This chapter examines the overall approach to the research framework. It describes the methods and tools chosen for this research. At the meantime, the reasons why particular methods were chosen and their appropriateness are critically evaluated. Also the limitations involved in the research methods as well as other problems encountered were highlighted.
4.1 Research Approach
At an early stage in a research, a choice must be made about the paradigm the research will adopt (Greenfield 1996). Because the choice of paradigm will impact on the research design and methodology because the type of methodology chosen should reflect the assumptions of the research paradigm, for an instance, there are a number of different types of research methodology, however some of which lend themselves more to one paradigm than anther, such as a survey is a positivistic methodology.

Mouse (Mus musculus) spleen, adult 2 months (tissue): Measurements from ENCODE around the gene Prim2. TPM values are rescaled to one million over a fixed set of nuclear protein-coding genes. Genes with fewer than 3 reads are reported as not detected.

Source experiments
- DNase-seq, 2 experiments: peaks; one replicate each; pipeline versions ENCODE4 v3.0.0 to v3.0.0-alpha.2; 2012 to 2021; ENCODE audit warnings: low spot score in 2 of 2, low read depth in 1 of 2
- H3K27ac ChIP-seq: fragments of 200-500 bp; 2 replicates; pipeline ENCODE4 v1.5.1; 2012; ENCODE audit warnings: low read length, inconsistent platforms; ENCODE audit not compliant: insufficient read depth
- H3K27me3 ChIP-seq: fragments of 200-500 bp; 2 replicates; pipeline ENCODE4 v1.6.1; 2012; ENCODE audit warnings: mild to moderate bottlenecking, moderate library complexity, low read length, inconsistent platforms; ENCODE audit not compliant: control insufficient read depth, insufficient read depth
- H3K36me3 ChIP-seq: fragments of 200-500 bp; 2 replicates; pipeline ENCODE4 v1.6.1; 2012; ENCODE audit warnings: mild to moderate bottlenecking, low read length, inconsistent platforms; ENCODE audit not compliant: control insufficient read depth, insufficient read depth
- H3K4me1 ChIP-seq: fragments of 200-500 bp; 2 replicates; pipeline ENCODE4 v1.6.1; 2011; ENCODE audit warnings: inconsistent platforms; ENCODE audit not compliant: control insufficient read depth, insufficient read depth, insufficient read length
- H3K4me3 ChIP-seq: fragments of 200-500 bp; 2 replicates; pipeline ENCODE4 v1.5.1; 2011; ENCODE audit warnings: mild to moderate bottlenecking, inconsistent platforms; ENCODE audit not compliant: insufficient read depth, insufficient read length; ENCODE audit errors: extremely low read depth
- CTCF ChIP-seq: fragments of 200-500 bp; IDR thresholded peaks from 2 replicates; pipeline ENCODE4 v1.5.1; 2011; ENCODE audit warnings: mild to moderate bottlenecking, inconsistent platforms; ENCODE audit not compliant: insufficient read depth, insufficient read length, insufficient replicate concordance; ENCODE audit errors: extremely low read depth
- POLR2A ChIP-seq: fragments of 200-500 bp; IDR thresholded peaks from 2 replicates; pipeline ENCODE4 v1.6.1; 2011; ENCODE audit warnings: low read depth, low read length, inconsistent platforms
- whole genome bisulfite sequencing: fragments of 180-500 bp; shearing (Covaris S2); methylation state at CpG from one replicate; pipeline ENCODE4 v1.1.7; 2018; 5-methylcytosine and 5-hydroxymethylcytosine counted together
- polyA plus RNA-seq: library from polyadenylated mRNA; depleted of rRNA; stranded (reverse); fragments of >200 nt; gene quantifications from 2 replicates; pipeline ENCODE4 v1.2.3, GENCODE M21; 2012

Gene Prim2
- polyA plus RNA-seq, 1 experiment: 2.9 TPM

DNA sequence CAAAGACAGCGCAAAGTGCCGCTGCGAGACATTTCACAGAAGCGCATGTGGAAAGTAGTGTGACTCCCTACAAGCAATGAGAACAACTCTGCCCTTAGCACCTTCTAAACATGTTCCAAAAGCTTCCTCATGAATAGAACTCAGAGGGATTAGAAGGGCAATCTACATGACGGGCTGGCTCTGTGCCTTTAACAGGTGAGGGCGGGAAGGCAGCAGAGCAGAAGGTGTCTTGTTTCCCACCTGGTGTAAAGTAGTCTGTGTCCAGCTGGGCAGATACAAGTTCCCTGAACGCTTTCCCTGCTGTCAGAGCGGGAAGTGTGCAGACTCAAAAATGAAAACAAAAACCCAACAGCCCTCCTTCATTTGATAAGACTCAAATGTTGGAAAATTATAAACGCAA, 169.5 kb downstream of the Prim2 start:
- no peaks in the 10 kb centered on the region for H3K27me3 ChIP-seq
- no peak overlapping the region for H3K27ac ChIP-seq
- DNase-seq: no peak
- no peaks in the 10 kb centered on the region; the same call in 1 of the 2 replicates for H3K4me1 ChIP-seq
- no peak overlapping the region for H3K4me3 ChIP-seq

There are two main research paradigms labelled by Hussey (1997) as positivist and phenomenological, or quantitative and qualitative by Creswell (1994). Table 4.1 was summarized by Creswell (1994) showing the key features of two main paradigms.
Table 4.1 Features of the two main paradigms (Creswell 1994)
Positivistic paradigm Phenomenological paradigm
Tends to produce quantitative data Tends to produce qualitative data
Uses large samples Use small samples
Concerned with hypothesis testing Concerned with generating theories
Data is highly specific and precise Data is rich and subjective
The location is artificial The location is natural
Reliability is high Reliability is low
Validity is low Validity is high
Generalises from sample to population Generalises from one setting to another
There is some difficulty in mixing the two main...